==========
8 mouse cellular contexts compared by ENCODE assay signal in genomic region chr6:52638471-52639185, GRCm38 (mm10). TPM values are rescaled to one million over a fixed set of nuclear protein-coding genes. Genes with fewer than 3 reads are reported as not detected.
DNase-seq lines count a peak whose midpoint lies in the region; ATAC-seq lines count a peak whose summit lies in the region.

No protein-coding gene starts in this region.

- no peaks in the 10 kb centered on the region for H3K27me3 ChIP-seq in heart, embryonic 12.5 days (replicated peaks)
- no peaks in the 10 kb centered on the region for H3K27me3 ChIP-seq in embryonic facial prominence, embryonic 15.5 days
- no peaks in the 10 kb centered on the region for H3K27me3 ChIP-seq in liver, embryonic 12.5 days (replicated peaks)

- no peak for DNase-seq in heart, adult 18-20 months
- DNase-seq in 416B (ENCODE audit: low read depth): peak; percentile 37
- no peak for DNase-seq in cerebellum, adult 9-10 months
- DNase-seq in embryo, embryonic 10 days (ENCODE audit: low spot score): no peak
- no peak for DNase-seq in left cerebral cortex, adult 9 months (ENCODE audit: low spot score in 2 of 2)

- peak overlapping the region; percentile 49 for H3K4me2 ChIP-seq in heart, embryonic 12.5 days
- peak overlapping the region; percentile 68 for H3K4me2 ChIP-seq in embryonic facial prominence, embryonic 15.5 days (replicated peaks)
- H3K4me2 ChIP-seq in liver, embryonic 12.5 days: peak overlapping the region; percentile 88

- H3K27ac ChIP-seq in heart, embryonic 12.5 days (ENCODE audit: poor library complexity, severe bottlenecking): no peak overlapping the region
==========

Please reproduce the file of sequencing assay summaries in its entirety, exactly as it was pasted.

8 mouse cellular contexts compared by ENCODE assay signal in genomic region chr6:52638471-52639185, GRCm38 (mm10). TPM values are rescaled to one million over a fixed set of nuclear protein-coding genes. Genes with fewer than 3 reads are reported as not detected.
DNase-seq lines count a peak whose midpoint lies in the region; ATAC-seq lines count a peak whose summit lies in the region.

No protein-coding gene starts in this region.

- no peaks in the 10 kb centered on the region for H3K27me3 ChIP-seq in heart, embryonic 12.5 days (replicated peaks)
- no peaks in the 10 kb centered on the region for H3K27me3 ChIP-seq in embryonic facial prominence, embryonic 15.5 days
- no peaks in the 10 kb centered on the region for H3K27me3 ChIP-seq in liver, embryonic 12.5 days (replicated peaks)

- no peak for DNase-seq in heart, adult 18-20 months
- DNase-seq in 416B (ENCODE audit: low read depth): peak; percentile 37
- no peak for DNase-seq in cerebellum, adult 9-10 months
- DNase-seq in embryo, embryonic 10 days (ENCODE audit: low spot score): no peak
- no peak for DNase-seq in left cerebral cortex, adult 9 months (ENCODE audit: low spot score in 2 of 2)

- peak overlapping the region; percentile 49 for H3K4me2 ChIP-seq in heart, embryonic 12.5 days
- peak overlapping the region; percentile 68 for H3K4me2 ChIP-seq in embryonic facial prominence, embryonic 15.5 days (replicated peaks)
- H3K4me2 ChIP-seq in liver, embryonic 12.5 days: peak overlapping the region; percentile 88

- H3K27ac ChIP-seq in heart, embryonic 12.5 days (ENCODE audit: poor library complexity, severe bottlenecking): no peak overlapping the region